When I explain my upbringing, two things come into my vocabulary- I grew up in the backdrop of Tony Blair and the Second Gulf War (more commonly known as the war in Iraq).
This “war” was an illegal one, which cost the lives of nearly 200 British Soldiers, but many thousands more Iraqis in a successful bid to oust Saddam Hussein from power. A coalition of nearly 50 countries, headed up by the UK and the USA, invaded Iraq (for the second time in 30 years) in 2003. Now, to put things into perspective for you, last time around (1991-1995), around 200,000 people incuding military personnel were killed. By the time of the invasion, Iraq was a much weaker country, as economic sanctions had been placed by the United Nations.
Iraq wasn’t even much of a threat. The war was based on a pack of lies, and even the head of the Central Intelligence Agency at the time admitted as much: “My judgement would be that the probability of Saddam Hussein initiating an attack in the foreseeable future would be low.” US President George W “dubya” Bush’s security adviser, appeaser and puppet Condoleezza Rice, said in 2000, “If Iraq does acquire weapons of mass destruction they will be unusable because any attempt to use them will bring national obliteration.”
One of the reasons why Iraq was invaded was oil. Now common sense dictates that much to anyone, except for when it comes to the internet, where this is generally considered to be a conspiracy, very much like the 9/11 truthers. However whoever has dominion over oil supplies wields great power economically over the countries that do not. With the Kingdom of Saudi Arabia as neighbours, it’s not a great stretch of imagination to realise that Iraq was and still is an oil-rich country in an oil-rich region of the world. The chairman of Conoco-Philips (one of the gigantic US oil corporations) is quoted as saying this: “We know where the best oil reserves are in Iraq and we covet the opportunity to get them.” I’ve already mentioned that the Kingdom of Saudi Arabia has massive oil reserves. In truth, it has one of, if not the, biggest oil reserves in the world. The USA, for all their goodness normally, had a “murica” moment and has been known to bully and bribe other countries to get them to play ball.
Speaking of which, let’s have a look at the countries involved in the invasion. There’s the UK, the USA, and Australia. They’re not surprising. But there are a lot of weaker countries involved too: Romania, Latvia, Estonia, The Ukraine, Hungary, Lithuania, El Salvador and Georgia. One has to ask, considering the last 60 years, whether this wasn’t so much of a “coalition of the willing” as Dubya put it, but a coalition of the bribed or bullied. Most of the weaker countries in the “coalition” had a debt to one of the bigger countries involved, so is it really possible that they joined voluntarily? Somehow, I don’t think so.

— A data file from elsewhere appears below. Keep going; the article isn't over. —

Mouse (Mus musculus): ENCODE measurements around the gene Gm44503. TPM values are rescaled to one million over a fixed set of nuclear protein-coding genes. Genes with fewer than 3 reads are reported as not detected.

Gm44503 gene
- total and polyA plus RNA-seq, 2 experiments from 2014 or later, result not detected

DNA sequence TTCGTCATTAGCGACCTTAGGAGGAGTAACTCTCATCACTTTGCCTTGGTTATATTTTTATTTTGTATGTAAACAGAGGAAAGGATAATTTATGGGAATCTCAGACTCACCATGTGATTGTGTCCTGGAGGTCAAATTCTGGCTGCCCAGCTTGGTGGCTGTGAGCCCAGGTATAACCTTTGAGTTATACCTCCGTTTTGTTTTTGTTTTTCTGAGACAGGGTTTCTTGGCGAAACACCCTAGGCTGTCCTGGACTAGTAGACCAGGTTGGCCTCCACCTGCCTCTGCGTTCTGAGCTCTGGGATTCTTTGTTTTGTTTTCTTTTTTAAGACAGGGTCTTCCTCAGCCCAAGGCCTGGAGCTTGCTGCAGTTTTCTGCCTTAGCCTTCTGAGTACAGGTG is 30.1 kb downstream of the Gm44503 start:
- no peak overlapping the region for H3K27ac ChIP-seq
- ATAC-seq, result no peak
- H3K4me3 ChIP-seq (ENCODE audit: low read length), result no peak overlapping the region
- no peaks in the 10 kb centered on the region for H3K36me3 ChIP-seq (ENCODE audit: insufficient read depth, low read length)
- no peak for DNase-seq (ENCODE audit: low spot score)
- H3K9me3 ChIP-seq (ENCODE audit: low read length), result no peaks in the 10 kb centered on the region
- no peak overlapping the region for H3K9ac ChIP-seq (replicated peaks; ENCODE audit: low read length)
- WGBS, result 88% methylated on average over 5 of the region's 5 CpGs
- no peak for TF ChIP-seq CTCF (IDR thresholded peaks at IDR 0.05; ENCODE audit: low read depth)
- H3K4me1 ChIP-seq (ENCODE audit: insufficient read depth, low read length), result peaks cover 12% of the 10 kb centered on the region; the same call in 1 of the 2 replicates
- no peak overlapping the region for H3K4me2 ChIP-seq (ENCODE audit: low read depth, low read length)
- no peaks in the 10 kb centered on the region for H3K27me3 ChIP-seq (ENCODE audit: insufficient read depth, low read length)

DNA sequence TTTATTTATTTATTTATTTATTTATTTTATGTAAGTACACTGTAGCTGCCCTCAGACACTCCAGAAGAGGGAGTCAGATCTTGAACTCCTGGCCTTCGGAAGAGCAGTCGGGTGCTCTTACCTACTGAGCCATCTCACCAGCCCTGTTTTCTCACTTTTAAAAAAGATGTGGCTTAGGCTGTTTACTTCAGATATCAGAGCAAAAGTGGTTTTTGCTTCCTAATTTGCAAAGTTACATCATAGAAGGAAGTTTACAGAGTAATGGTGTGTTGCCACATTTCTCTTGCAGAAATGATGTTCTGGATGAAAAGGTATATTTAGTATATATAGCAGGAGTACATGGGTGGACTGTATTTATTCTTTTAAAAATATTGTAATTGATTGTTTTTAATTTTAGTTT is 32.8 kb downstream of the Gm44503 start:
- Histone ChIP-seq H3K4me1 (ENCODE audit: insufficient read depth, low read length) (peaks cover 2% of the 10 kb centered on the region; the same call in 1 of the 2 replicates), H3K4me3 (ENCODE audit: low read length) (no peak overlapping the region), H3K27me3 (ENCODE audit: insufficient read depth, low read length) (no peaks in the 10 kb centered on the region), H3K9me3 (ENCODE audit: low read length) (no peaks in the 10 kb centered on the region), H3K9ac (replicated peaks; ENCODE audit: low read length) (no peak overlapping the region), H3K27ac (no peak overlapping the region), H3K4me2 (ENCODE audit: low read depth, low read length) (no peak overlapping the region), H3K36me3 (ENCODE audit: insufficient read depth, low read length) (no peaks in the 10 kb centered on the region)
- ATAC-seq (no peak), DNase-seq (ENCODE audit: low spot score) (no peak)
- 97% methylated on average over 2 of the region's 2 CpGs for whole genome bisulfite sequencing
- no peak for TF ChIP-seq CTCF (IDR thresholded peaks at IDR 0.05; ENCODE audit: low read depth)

The really ironic thing is that this was supposed to end the supposed “war on terror” that George W Bush declared in the aftermath of 9/11. The thing is, the Second Gulf War didn’t end terrorism. It made more war and terror, frankly, with the rise of Al-Qaeda, Daesh and Boko Haram, who have committed a lot of atrocities in the name of Islam since 2003. Madrid, Paris, London, Turkey and Nigeria have come under attack from islamic extremism since 2003, and it’s not very difficult to realise that by invading Iraq, the “Coalition of the willing” lit the fuse to a powder keg in the middle east.
As for whether the war had anything to do with 9/11, there’s very little evidence, if any at all, to prove that the hijackers had anything to do with Saddam Hussein. For a start, the hijackers were from a different branch of Islam to Saddam Hussein. Every attempt by the Bush administration to connect the two has been discredited. Bob Baer (If you can read this, Bob, and I’ve not spelled your name correctly, I’m sorry), a former CIA agent who specialised in Islamic fundamentalism and extremism in the middle east, came out to the media saying that he was “unaware of any direct evidence of Saddam Hussein pursuing terrorism against the USA”.
It wasn’t even about removing bloodthirsty tyrants from power. We’d supported Saddam Hussein’s regime during the First Gulf War, arming his armies and supplying them with weapons and military goods. In fact, the USA gives millions away in military aid and full diplomatic support to Uzbekistan, which is only just across the Caspian Sea from Iraq. A UN agency did some serious investigating into this regime, and found it guilty of “systematic torture”. The UK’s ambassador at the time was quoted as saying that “ruthless and unscrupulous brutality is inherent in the government”. In that region of the world, we’d (by this I mean the UK) gone along with the USA, supporting the dictatorship in Saudia Arabia, where there is little to no democracy, where women aren’t even allowed to drive cars, and where beheading people is still a punishment from law.
The reason why I have written about this as my blog post for the last 4 days of the week is due to the news report yesterday that Sir John Chilcott’s inquiry into the occupation of iraq had finished, with just over eight million words written, and some pretty damning indictments of the actions of former British Prime Minister, “teflon” Tony Blair and former President of the United States of America, George W Bush. In the inital findings, Tony Blair was heavily criticised for running too close to the USA in terms of economic and political ties, relying too much on the “special relationship” our countries have openly fostered since the end of the second world war. He was also very heavily dependent on following the neo-conservative foreign policy of Bush’s administration, which has proved disastrous- terrorism has been on the up in an unprecedented rate.
So there we go people, a thousand words on the Iraq war. Hopefully, Bush and Blair will be brought to justice.